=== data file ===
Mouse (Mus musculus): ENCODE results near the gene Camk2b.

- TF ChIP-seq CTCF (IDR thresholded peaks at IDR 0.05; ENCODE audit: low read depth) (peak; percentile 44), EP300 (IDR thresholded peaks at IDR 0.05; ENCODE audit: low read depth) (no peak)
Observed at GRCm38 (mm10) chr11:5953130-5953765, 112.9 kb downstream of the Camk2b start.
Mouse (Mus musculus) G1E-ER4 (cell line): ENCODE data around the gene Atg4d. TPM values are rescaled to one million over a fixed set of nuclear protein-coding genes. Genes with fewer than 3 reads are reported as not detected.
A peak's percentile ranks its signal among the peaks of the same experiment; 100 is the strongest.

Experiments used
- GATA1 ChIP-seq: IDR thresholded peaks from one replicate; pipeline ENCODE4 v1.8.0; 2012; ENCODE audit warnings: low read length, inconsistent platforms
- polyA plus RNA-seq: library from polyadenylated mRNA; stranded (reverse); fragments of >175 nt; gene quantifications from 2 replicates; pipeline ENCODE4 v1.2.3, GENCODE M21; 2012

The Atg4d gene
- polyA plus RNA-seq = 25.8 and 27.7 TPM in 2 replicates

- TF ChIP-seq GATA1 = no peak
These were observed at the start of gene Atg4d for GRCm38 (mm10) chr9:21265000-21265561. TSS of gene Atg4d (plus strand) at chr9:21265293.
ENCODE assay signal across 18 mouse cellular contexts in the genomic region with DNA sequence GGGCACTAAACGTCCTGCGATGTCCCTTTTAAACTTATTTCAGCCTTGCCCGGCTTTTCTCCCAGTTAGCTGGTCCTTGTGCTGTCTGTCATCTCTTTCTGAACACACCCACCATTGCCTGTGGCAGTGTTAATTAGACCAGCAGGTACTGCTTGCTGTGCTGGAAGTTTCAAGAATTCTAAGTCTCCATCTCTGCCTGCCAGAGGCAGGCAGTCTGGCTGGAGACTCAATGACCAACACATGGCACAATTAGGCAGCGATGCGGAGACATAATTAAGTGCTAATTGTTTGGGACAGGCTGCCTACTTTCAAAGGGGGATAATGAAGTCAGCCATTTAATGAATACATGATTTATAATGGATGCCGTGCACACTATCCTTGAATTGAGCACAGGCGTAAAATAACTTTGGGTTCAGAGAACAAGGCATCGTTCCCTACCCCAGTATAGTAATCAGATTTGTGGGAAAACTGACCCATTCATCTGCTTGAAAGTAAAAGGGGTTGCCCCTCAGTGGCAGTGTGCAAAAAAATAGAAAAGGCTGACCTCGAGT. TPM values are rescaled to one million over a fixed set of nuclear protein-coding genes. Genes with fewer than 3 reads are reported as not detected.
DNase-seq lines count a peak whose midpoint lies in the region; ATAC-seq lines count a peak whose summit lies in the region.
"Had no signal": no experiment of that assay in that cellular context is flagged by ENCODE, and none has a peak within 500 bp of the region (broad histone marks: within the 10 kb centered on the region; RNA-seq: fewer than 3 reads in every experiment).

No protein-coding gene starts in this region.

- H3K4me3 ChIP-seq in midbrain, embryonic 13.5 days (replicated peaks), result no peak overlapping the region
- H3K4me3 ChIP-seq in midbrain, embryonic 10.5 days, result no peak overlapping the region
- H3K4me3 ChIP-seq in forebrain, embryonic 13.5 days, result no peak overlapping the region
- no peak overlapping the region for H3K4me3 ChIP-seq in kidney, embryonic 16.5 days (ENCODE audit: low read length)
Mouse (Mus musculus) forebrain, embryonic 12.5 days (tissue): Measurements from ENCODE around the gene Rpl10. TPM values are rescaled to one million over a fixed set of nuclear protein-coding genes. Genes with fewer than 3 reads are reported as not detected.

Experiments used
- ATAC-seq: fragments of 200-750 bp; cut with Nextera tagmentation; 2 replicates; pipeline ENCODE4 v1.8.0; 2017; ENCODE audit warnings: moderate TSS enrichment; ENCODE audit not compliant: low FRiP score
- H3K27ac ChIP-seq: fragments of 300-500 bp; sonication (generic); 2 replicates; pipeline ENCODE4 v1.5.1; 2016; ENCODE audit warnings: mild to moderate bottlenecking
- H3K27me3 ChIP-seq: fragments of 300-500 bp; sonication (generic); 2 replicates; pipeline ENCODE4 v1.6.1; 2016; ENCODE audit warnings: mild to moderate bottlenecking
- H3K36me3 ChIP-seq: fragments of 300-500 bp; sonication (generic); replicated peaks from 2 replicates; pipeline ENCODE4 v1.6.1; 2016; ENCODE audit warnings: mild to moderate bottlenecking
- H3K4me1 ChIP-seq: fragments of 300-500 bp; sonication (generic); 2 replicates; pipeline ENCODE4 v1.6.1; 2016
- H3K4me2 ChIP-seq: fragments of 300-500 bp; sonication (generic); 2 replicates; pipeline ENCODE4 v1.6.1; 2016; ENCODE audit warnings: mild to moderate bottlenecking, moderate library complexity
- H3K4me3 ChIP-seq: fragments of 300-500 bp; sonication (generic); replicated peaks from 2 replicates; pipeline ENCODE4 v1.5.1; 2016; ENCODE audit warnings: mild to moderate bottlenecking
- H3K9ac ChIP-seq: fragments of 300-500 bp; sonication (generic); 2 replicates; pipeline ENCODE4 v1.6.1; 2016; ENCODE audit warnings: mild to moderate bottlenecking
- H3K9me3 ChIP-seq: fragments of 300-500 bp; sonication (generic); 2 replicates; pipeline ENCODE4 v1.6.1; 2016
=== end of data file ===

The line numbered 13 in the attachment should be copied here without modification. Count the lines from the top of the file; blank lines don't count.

ENCODE assay signal across 18 mouse cellular contexts in the genomic region with DNA sequence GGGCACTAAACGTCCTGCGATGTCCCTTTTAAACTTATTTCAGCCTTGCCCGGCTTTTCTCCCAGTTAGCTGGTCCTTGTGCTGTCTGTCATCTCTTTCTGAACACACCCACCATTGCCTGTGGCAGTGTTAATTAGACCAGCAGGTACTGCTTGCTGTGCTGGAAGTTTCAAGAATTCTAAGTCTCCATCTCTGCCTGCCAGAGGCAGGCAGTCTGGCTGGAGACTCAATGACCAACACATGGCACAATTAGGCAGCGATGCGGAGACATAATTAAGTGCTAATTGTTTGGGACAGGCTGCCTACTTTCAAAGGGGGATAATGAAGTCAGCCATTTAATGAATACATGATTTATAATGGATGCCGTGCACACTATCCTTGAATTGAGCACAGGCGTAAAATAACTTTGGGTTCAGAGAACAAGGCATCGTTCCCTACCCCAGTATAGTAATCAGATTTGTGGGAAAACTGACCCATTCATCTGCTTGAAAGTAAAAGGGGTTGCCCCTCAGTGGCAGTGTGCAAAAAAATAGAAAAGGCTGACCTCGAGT. TPM values are rescaled to one million over a fixed set of nuclear protein-coding genes. Genes with fewer than 3 reads are reported as not detected.